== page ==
We have followed this norm and we find no need for the hypothesis of a superior power to organized labor, in order to establish a new order of things. We would thank anyone to point out to us what function, if any, the State can have in an economic organization, where private property has been abolished and in which parasitism and special privilege have no place. The suppression of the State cannot be a languid affair; it must be the task of the Revolution to finish with the State.

Either the Revolution gives social wealth to the producers in which case the producers organize themselves for due collective distribution and the State has nothing to do; or the Revolution does not give social wealth to the producers, in which case the Revolution has been a lie and the State would continue. Our federal council of economy is not a political power but an economic and administrative regulating power.

It receives its orientation from below and operates in accordance with the resolutions of the regional and national assemblies. It is a liaison corps and nothing else. But to destroy it at such a moment would be to destroy the only organism by means of which the victorious proletariat can assert its newly-conquered power, hold down its capitalist adversaries, and carry out that economic revolution of society without which the whole victory must end in a new defeat and a mass slaughter of the workers similar to those after the Paris commune.

But it seems clear that unless there is, in some form, a positive answer, the chances for a truly democratic revolution that will achieve the humanistic ideals of the left are not great.

They became prisoners of their environment and used the international radical movement to satisfy specifically Russian needs, which soon became synonymous with the needs of the Bolshevik Party-State. Rousseau and other schools of bourgeois liberalism, which considers the would-be rights of all men, represented by the State which limits the rights of each — an idea that leads inevitably to the reduction of the rights of each to zero.

No, I mean the only kind of liberty that is worthy of the name, liberty that consists in the full development of all the material, intellectual and moral powers that are latent in each person; liberty that recognizes no restrictions other than those determined by the laws of our own individual nature, which cannot properly be regarded as restrictions since these laws are not imposed by any outside legislator beside or above us, but are immanent and inherent, forming the very basis of our material, intellectual and moral being — they do not limit us but are the real and immediate conditions of our freedom.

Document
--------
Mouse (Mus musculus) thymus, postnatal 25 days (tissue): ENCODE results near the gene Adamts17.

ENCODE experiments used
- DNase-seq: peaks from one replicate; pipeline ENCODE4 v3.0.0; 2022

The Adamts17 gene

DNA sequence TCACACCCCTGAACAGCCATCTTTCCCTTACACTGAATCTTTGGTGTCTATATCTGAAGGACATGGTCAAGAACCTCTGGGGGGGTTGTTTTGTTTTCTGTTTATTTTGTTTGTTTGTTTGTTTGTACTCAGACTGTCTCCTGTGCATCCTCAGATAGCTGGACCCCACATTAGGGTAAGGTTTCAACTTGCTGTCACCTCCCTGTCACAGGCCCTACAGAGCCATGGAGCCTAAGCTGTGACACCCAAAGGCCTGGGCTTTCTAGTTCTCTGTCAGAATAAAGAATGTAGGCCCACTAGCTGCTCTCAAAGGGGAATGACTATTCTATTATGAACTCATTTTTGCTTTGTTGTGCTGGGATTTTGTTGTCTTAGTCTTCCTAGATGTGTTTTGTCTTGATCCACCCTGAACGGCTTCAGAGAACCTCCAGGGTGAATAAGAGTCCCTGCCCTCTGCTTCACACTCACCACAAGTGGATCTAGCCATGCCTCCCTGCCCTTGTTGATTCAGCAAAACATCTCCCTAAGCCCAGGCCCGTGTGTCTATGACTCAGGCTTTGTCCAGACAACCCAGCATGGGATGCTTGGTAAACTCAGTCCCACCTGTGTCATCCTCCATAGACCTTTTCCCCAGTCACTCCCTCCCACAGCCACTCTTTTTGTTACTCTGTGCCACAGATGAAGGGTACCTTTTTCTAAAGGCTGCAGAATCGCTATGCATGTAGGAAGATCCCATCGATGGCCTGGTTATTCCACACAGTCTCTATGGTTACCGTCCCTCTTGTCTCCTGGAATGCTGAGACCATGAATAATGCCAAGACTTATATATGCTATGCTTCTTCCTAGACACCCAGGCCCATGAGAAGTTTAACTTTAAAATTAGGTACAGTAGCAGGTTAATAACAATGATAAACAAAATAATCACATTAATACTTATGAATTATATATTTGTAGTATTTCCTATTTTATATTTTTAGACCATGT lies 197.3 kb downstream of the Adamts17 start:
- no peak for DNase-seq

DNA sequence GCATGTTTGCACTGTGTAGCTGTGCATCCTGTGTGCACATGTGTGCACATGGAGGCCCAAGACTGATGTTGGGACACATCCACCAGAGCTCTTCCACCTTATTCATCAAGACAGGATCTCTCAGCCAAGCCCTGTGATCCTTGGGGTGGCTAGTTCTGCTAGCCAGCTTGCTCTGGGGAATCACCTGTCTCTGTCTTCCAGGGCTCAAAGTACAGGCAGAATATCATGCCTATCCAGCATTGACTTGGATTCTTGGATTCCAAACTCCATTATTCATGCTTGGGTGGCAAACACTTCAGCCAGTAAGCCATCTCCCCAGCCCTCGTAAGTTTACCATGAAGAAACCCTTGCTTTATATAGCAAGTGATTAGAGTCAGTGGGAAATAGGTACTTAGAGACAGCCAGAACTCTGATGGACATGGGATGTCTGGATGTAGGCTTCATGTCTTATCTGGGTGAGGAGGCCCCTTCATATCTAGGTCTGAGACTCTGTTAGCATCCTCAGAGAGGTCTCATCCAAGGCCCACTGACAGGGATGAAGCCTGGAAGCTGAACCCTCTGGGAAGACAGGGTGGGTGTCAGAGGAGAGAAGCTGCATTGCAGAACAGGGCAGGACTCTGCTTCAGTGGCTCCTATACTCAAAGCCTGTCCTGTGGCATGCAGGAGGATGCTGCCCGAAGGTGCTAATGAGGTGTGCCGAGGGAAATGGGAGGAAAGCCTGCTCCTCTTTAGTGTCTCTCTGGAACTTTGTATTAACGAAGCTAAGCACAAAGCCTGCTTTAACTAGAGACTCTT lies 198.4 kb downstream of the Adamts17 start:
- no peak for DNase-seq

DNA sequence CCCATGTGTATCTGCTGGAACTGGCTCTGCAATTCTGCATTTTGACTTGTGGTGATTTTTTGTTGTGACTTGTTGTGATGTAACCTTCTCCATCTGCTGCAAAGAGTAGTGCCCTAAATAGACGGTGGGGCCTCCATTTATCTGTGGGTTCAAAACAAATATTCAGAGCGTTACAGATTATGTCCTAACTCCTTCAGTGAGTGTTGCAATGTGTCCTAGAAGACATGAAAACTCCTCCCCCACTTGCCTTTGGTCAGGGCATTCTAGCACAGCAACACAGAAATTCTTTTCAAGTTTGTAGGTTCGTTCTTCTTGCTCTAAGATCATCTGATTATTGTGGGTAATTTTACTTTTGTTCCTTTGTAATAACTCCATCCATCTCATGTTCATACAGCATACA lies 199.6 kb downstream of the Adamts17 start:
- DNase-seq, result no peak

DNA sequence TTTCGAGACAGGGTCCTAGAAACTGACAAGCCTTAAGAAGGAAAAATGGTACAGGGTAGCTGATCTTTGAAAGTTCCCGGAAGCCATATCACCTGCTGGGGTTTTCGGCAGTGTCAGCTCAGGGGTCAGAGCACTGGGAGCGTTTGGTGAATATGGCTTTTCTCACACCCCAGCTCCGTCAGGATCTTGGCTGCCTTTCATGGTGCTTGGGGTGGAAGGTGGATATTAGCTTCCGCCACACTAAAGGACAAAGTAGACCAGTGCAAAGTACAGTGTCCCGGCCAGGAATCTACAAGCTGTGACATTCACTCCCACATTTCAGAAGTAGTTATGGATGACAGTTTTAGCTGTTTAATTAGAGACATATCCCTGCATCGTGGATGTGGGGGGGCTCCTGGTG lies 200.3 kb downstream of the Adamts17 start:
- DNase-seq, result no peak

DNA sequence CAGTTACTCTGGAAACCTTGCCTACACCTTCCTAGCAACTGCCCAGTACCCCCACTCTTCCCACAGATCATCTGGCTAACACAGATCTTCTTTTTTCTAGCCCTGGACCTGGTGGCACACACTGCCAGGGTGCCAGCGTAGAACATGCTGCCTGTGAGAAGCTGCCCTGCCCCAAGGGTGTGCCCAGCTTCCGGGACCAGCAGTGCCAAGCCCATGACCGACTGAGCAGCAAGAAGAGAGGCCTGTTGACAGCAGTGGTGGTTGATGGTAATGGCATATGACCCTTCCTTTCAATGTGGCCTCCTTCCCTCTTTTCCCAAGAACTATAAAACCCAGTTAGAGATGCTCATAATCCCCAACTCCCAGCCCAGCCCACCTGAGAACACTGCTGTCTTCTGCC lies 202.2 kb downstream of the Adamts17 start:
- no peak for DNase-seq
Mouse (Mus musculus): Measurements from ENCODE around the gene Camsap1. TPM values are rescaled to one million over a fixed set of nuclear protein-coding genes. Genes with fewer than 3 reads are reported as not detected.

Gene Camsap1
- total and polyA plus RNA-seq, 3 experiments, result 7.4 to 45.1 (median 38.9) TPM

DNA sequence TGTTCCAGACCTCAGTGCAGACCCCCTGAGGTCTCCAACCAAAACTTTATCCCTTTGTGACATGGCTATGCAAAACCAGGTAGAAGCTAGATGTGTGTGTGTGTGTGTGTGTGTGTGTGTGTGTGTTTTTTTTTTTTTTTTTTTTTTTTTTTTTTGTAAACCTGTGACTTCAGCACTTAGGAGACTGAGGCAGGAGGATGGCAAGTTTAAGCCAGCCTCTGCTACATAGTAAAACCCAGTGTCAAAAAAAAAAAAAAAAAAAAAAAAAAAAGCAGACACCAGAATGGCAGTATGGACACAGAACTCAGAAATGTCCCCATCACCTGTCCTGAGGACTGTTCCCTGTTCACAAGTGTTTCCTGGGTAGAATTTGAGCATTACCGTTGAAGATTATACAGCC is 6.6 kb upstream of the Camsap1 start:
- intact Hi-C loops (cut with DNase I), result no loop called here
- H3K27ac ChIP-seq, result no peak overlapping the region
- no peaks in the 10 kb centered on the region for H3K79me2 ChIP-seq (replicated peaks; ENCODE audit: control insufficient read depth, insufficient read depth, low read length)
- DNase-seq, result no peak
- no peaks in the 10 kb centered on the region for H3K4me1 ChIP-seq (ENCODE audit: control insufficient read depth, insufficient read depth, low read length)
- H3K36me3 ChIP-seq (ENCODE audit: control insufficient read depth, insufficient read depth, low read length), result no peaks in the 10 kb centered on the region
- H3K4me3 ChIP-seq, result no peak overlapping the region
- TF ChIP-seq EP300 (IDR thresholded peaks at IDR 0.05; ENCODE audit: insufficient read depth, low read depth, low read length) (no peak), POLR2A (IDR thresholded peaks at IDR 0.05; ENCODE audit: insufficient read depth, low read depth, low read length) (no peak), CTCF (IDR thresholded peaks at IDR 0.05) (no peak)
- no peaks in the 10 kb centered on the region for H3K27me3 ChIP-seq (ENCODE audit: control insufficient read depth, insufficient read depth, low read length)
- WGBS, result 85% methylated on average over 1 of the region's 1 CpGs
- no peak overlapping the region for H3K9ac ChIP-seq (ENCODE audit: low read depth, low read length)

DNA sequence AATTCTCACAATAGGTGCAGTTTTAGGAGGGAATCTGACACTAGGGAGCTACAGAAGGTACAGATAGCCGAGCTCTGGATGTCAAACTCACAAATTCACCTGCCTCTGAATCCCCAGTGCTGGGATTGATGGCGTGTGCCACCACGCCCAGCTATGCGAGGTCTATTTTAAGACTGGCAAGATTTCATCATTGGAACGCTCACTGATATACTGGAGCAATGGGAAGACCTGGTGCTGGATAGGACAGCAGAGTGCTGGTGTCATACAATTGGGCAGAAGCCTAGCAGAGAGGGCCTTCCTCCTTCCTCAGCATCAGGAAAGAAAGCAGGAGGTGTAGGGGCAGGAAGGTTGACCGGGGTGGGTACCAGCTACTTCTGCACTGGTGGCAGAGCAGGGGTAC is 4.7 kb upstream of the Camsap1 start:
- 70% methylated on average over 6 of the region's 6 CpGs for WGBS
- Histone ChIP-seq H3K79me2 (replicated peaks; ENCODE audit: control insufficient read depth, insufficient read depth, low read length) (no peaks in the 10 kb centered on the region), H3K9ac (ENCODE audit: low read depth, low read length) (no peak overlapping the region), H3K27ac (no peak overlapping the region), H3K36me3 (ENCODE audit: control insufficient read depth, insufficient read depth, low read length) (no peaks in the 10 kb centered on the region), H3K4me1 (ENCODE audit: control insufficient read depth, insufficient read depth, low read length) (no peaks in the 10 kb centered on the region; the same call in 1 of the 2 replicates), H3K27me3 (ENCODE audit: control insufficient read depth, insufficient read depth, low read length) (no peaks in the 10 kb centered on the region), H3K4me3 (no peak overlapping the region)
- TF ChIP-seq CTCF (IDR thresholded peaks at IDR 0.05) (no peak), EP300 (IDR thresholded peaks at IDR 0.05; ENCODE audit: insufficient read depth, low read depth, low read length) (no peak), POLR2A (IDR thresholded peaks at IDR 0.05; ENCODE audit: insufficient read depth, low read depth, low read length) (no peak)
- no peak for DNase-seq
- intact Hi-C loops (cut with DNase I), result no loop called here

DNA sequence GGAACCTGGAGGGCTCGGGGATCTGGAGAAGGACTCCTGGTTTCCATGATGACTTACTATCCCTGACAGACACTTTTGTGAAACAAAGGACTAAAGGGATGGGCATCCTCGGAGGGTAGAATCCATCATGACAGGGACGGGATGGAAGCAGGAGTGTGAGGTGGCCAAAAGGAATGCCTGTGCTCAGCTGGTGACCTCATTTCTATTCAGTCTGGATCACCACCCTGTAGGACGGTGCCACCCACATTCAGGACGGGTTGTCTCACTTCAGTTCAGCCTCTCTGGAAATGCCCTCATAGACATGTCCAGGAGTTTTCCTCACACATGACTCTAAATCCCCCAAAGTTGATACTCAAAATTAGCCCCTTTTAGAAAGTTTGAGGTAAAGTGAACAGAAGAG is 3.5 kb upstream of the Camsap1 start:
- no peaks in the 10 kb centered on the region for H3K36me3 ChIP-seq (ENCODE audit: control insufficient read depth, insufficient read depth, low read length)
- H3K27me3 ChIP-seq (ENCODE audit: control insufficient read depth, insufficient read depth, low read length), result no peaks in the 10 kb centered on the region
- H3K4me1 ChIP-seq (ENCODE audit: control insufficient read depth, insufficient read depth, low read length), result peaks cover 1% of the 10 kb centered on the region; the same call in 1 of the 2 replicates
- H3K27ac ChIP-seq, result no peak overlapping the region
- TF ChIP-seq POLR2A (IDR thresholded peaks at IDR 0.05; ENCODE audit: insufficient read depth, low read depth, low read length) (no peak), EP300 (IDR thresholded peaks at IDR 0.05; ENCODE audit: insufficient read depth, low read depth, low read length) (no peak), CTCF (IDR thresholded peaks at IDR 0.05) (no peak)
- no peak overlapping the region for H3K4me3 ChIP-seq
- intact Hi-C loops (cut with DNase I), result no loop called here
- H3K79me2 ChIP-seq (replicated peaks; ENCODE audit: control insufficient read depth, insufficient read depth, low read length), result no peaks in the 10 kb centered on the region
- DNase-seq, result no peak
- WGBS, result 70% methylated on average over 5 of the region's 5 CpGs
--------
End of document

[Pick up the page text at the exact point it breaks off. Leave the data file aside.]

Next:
With the development of industrial capitalism, a new and unanticipated system of injustice, it is libertarian socialism that has preserved and extended the radical humanist message of the Enlightenment and the classical liberal ideals that were perverted into an ideology to sustain the emerging social order. In fact, on the very same assumptions that led classical liberalism to oppose the intervention of the state in social life, capitalist social relations are also intolerable.

This is clear, for example, from the classic work of Humboldt, The Limits of State Action, which anticipated and perhaps inspired Mill. This classic of liberal thought, completed in , is in its essence profoundly, though prematurely, anticapitalist.

Its ideas must be attenuated beyond recognition to be transmuted into an ideology of industrial capitalism. Libertarian socialism is properly to be regarded as the inheritor of the liberal ideals of the Enlightenment.

In its recognition of this lies the genuine and profound justification for the existence of anarchism. A consistent anarchist must oppose private ownership of the means of production and the wage slavery which is a component of this system, as incompatible with the principle that labor must be freely undertaken and under the control of the producer. Both, then, must be overcome. Consider what is happening in the hearts of the working-classes, although I admit they are quiet as yet.